All in all, a good year with some good progress.  We're well into actual bonsai territory now, where growth is slow and incremental now that the initial shaping is complete.  Its still going lightning fast compared to traditional bonsai though.  This would be a good 5-10 years worth of growth for a normal bonsai tree, and we've accomplished it in less than 2.

Less noticeable but even better for subtle realism, the skull now has been buried for one season and left exposed for one season through wind, rain, and sun.  Its taking on a very nice natural grime and weathered look.  You can fake that to some extent, but the real thing just looks so much nicer!

Tuesday, July 5, 2016

Watching Grass Grow... Bondage Grass

Sorry for the lack of regular updates, its just not a whole lot going on that makes for any interesting posts.

A few weeks ago I did actually do some tie downs to spread the canopy out (that I completely forgot to share):

Still using the same aluminum camping tent stakes as last year, and just looping twine over the branches.

Nothing fancy, no complicated bonsai style branch wiring, just a simple loop to pull the branches down.

And here's where its at now:

Been really dry out here the past month, month and a half.  Been keeping it (and everything else) watered from a rain barrel (mostly, that even went dry a time or two), but we're still chugging along!  Just nothing dramatic.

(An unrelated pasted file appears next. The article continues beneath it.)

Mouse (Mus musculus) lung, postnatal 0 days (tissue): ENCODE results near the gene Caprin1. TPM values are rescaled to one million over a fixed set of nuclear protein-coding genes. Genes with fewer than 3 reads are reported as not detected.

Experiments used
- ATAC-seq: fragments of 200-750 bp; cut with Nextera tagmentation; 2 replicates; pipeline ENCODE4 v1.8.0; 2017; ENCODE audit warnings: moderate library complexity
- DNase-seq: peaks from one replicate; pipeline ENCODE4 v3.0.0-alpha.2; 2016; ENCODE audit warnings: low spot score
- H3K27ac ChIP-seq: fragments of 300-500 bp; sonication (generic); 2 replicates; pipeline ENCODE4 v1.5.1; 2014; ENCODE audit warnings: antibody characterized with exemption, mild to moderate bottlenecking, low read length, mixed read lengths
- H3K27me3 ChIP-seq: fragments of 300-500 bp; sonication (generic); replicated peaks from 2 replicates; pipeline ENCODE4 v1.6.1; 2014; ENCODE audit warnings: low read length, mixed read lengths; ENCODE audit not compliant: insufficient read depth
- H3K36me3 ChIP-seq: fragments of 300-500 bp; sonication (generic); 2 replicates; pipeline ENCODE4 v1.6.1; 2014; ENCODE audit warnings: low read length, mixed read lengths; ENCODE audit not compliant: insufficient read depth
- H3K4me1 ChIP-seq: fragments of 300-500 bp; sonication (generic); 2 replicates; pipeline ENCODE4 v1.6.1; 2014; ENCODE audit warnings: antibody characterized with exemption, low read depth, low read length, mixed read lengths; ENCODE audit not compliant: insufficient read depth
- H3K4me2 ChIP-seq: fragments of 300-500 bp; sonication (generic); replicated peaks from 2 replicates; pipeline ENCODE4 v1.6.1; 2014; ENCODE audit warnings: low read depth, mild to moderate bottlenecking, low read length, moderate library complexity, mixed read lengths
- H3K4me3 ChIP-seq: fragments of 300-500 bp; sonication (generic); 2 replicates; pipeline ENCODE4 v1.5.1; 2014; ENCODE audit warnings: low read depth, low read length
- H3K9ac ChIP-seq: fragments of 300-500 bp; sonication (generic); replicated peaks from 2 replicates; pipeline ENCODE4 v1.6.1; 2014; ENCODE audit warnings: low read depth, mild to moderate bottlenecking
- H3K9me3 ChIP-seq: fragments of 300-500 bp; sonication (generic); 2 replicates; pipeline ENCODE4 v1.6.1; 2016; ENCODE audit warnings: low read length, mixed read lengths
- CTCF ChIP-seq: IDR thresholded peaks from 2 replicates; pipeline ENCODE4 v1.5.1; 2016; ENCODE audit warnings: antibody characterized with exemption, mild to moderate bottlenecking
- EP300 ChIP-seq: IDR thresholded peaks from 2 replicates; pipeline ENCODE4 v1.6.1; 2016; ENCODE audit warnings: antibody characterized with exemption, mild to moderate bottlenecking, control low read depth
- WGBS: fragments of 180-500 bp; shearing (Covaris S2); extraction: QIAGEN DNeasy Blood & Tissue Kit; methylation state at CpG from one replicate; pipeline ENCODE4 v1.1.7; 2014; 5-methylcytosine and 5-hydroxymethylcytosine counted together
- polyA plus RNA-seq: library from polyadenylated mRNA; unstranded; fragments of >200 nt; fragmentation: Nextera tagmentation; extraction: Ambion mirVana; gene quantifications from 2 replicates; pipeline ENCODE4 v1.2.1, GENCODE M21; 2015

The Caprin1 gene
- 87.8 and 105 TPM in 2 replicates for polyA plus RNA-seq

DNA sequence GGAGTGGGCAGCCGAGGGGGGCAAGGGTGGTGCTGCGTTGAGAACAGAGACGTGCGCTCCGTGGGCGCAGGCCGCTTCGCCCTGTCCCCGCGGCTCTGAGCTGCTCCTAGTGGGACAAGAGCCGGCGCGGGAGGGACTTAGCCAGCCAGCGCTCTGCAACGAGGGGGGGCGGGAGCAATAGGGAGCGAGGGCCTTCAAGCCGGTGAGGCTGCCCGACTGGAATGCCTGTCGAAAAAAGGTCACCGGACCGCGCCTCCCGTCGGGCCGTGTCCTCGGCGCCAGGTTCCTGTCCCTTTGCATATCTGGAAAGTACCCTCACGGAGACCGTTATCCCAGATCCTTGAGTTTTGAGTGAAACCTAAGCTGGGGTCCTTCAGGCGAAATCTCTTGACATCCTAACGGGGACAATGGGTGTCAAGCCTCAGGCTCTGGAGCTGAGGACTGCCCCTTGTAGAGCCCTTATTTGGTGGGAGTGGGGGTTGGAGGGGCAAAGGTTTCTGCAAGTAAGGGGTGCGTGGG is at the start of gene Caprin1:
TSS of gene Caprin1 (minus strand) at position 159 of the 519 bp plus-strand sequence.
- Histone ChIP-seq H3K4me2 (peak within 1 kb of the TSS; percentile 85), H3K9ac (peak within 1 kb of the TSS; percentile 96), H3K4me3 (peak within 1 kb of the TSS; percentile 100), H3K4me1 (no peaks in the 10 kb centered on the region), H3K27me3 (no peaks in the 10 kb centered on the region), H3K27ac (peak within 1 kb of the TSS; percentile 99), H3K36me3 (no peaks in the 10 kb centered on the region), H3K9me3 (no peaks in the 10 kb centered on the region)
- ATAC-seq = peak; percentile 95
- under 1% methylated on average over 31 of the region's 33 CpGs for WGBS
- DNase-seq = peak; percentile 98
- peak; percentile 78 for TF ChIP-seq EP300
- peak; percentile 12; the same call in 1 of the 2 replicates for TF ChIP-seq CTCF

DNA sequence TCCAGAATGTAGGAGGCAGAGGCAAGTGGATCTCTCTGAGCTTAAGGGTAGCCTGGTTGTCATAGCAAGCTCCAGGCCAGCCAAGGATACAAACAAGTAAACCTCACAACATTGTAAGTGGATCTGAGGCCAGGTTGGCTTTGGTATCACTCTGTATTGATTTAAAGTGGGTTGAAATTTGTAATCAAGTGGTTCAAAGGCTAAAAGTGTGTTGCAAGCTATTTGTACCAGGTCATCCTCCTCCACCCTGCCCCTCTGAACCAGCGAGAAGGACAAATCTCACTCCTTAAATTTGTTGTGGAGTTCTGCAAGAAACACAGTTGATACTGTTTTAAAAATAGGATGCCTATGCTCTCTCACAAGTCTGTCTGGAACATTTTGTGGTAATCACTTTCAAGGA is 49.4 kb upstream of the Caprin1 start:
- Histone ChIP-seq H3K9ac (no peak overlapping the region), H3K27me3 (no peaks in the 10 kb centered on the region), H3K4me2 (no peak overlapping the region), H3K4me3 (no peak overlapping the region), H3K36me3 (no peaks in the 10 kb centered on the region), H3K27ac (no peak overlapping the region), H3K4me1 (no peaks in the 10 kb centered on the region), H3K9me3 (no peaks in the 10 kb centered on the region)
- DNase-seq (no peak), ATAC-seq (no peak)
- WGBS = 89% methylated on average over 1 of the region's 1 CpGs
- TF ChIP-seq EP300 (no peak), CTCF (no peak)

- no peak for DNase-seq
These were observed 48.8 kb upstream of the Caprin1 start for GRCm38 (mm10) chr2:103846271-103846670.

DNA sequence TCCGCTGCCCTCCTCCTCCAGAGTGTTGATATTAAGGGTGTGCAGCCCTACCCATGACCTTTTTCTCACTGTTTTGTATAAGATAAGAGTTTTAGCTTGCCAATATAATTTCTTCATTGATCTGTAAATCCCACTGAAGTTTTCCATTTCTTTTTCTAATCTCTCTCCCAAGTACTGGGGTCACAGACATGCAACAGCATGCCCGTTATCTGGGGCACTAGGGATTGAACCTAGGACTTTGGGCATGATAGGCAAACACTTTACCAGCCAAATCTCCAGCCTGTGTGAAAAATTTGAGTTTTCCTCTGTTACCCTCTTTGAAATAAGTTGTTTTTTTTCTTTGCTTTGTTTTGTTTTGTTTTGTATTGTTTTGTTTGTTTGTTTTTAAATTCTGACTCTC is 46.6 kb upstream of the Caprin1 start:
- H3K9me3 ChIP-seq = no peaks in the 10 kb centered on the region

Thursday, May 19, 2016

Back to Basics

So, still not a whole lot going on of interest.

Ignore the garlic and the weeds I didn't pull yet.

As we can see it has fully leafed back out from that last chop.  Just going to let it grow as large and bushy as it wants this season.

Only real issue we had was this branch in the back.  It didn't survive the chop.  Luckily it was a secondary branch that I didn't really like anyway, so I had no qualms in cutting it off at the base.  Was leaving it hoping it would help give a bushier canopy, but screw it.  Dead is dead, and couldn't leave it on as its a potential point for infection, had to go.  So back to the original 3 branches it is.

Little secret: To help keep the soil directly around the pepper healthy, I like to take any worms I find while moving containers around and put them directly into the skull's mouth.

Yes folks, I feed the skull a steady diet of worms.  Its kinda cool watching them squirm out over and between the teeth.  I should try to remember to get pictures next time I do it.

Monday, April 18, 2016

Whew, I didn't screw it up! I mean... Season 2 Begins!

As per the post title, WHEW!

It was two weeks ago that I gave the project reaper it's super hard chop to get rid of the second round of aphids and clean out the entirely too dense branches that had developed over the winter from the previous chops, and a week since I put it out in the raised bed.